A star is reborn
Starcraft 2: Wings of liberty - A new edition of one of the most successful games is out. Will it conquer the new world? Gopal Sathe writes. Top five video games of 2010
When the first Starcraft game was released in 1998, the world was a very different place. The Titanic was rising again on a wave of Academy Awards. Cell phones were expensive bricks with monochrome screens. And an Internet hook-up meant listening to squawks of a 14.4-kbps dial-up machine.
In the dozen years since, Starcraft has become the most enduring real time strategy (RTS) game ever. Sales of the original Starcraft topped out at 11 million units — all the more impressive when you consider that in 1998, the video game industry was still finding its feet and worldwide launches were another six or seven years away. Today, Starcraft is the de facto national sport of South Korea, where top gamers earn as much as star athletes from popular televised shows. And Blizzard — now ActivisionBlizzard — is the biggest video game company in the world.
By 1998, Blizzard was already high on the successes of Warcraft 1 and 2 — both RTS games in which you collect resources, build armies and conquer others — and the fantasy adventure game Diablo. The Warcraft games were relatively simplistic, but helped define an emerging genre. And the fantasy setting of a battle between humans and orcs generated a powerful mythology that culminated in the billion-dollar enterprise that's World of Warcraft.
When Starcraft was announced, many expected it to be Warcraft... in space. In a sense they were right. The basics of the genre needed little change. However, in Warcraft there were only two factions to choose from — humans and orcs — and both sides had armies comprising the same units, just with different animations. The result was a symmetrical match-up with little flexibility and limited scope for tactics.
Starcraft featured a careful mix of units in three factions. There are the humans (Terrans), space colonialists fleeing an overpopulated Earth. They establish a colony in a planet they do not realise is already populated with the brutal Zerg. Before they learn more about the Zerg, the shadowy and technologically advanced Protoss appear, incinerate the planet, and leave before the Terrans can react. Soon we learn the Zerg are part of a formidable collective organism called the Overmind and that the Protoss were acting in self-defence. No side had an obvious advantage and each supports a different playing style. It's a blazingly fast game in which you have to be flexible in planning and strategic management.
This aspect continues in the new sequel, where every gambit is vulnerable to counterattacks by an intelligent opponent, teaching the player to have a dozen backup plans behind every feint. Whether you are a defensive Terran building bunkers to control chokepoints, or a Zerg building a swarm to rush the enemy base, or a Protoss researching technology to keep tactical options open, you need to keep an eye on your borders for clues of what the other side is up to, because you might have to change your entire strategy in minutes.
With Starcraft, and its later expansion Brood War, Blizzard didn't just create a great game, but also a gripping story that many players struggled through the levels to see. For many gamers, it used to be the showcase game — the one you'd show people, mostly non-gamers, to let them know how amazing games could be.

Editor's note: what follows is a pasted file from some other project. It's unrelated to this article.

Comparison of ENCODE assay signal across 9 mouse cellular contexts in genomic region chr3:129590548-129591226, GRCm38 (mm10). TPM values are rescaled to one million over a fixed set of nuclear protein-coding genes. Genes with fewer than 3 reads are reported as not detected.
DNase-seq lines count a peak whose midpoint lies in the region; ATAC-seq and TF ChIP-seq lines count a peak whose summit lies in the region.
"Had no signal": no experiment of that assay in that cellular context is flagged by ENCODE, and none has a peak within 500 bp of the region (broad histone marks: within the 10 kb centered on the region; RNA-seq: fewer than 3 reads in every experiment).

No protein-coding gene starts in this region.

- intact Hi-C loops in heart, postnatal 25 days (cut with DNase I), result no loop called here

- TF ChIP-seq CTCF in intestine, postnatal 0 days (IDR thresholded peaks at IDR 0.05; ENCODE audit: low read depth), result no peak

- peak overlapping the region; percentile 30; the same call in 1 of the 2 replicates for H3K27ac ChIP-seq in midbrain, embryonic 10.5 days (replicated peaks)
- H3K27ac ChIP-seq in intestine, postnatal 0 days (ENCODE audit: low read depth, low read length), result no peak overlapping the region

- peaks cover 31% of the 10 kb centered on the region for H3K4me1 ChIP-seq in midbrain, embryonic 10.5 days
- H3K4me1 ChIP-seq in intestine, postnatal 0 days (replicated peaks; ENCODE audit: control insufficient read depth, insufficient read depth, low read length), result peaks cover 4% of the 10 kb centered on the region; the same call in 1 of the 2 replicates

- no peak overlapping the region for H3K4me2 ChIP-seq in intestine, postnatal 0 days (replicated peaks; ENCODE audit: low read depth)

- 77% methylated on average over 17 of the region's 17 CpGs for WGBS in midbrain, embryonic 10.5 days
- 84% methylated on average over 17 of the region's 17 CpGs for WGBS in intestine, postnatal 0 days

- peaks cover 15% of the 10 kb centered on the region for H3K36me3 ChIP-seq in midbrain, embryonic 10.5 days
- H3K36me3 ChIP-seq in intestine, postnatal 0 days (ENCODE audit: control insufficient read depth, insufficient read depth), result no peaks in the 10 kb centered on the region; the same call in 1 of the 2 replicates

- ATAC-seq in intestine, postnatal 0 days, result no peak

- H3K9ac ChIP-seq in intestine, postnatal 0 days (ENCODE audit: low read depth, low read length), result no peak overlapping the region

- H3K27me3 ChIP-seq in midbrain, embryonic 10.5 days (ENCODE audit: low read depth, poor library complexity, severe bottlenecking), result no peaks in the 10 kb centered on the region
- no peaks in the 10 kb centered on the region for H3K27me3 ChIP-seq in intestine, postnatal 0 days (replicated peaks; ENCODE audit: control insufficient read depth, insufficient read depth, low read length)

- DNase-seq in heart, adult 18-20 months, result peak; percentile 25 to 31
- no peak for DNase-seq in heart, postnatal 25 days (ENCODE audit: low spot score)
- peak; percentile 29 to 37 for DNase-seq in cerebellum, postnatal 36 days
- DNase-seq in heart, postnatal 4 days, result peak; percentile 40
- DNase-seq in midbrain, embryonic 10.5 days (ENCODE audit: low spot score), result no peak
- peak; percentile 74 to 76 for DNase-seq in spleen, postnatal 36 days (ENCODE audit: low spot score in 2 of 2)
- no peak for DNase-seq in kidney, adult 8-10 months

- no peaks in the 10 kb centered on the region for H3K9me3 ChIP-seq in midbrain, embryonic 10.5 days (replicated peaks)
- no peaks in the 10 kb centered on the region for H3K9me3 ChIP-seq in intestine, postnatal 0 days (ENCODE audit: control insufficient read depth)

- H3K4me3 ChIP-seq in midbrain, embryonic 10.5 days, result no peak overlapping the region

The game rewarded you not with points but with an unfolding story of heroic sacrifice and betrayal. Twelve years ago, when I first experienced Starcraft, I was horrified when Kerrigan was abandoned by her fellow humans to the Zerg horde, and when Tassadar sacrificed himself to the Overmind.
Then there's more. Balancing the armies needs lateral thinking. It allows humans to fight each other through a computer network or the Internet, via Battle.net, which matches you against players at your skill level from around the world. Some of the most skilled programmers — mostly in Korea — have been measured at issuing up to 300 actions per minute, commands you issue to the units in your army, or ordering production at your factories.
Starcraft 2 lives up to the expectations of this following. Perhaps best described as a high-definition update, the game justifies itself for a number of reasons — for nostalgia, for return to a genre in an industry dominated by first-person shooters, and for a game that looks good and sounds great.
It takes forward the narrative but the gameplay does not move far from the predecessor's. The changes are so deftly hidden that it feels both fresh and familiar. But a number of new units turn up the quality of missions.
The game has clearly sold among the old fans — Starcraft 2 sold a million units on day one, July 27. In fact, on the very day of its launch it became the best-selling computer game of 2010.
In 1998, I didn't have a cell phone, my Internet connection was unreliable, and I thought Leonardo DiCaprio was the most irritating man-boy ever. And I played Starcraft. In 2010, I have a phone that's almost as powerful as my computer, an unlimited broadband Internet, and thanks to Inception, DiCaprio might be the coolest hero around. And I'm playing Starcraft 2 — so I guess all's well.
Sathe is founder of the gaming site split-screen.com
Download a copy from Battle.net for $59.90 (about ₹2,700). It plays only on PCs and Macs